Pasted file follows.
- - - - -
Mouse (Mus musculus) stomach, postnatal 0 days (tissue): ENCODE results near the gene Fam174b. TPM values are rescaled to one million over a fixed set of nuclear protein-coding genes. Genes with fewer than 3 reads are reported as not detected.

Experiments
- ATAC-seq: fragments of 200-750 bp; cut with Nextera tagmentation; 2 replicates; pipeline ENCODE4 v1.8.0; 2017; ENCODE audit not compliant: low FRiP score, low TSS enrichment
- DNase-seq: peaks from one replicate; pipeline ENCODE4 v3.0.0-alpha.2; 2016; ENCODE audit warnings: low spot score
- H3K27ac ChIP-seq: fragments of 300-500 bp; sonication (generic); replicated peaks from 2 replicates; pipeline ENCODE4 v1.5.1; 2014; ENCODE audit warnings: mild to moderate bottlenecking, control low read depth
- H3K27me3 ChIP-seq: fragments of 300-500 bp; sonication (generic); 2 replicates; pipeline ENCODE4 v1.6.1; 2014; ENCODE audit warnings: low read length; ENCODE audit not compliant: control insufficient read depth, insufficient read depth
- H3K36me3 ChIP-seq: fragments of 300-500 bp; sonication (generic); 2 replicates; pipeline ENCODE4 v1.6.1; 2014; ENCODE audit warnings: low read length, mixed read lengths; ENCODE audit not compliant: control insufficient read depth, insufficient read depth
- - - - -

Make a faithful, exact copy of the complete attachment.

Mouse (Mus musculus) stomach, postnatal 0 days (tissue): ENCODE results near the gene Fam174b. TPM values are rescaled to one million over a fixed set of nuclear protein-coding genes. Genes with fewer than 3 reads are reported as not detected.

Experiments
- ATAC-seq: fragments of 200-750 bp; cut with Nextera tagmentation; 2 replicates; pipeline ENCODE4 v1.8.0; 2017; ENCODE audit not compliant: low FRiP score, low TSS enrichment
- DNase-seq: peaks from one replicate; pipeline ENCODE4 v3.0.0-alpha.2; 2016; ENCODE audit warnings: low spot score
- H3K27ac ChIP-seq: fragments of 300-500 bp; sonication (generic); replicated peaks from 2 replicates; pipeline ENCODE4 v1.5.1; 2014; ENCODE audit warnings: mild to moderate bottlenecking, control low read depth
- H3K27me3 ChIP-seq: fragments of 300-500 bp; sonication (generic); 2 replicates; pipeline ENCODE4 v1.6.1; 2014; ENCODE audit warnings: low read length; ENCODE audit not compliant: control insufficient read depth, insufficient read depth
- H3K36me3 ChIP-seq: fragments of 300-500 bp; sonication (generic); 2 replicates; pipeline ENCODE4 v1.6.1; 2014; ENCODE audit warnings: low read length, mixed read lengths; ENCODE audit not compliant: control insufficient read depth, insufficient read depth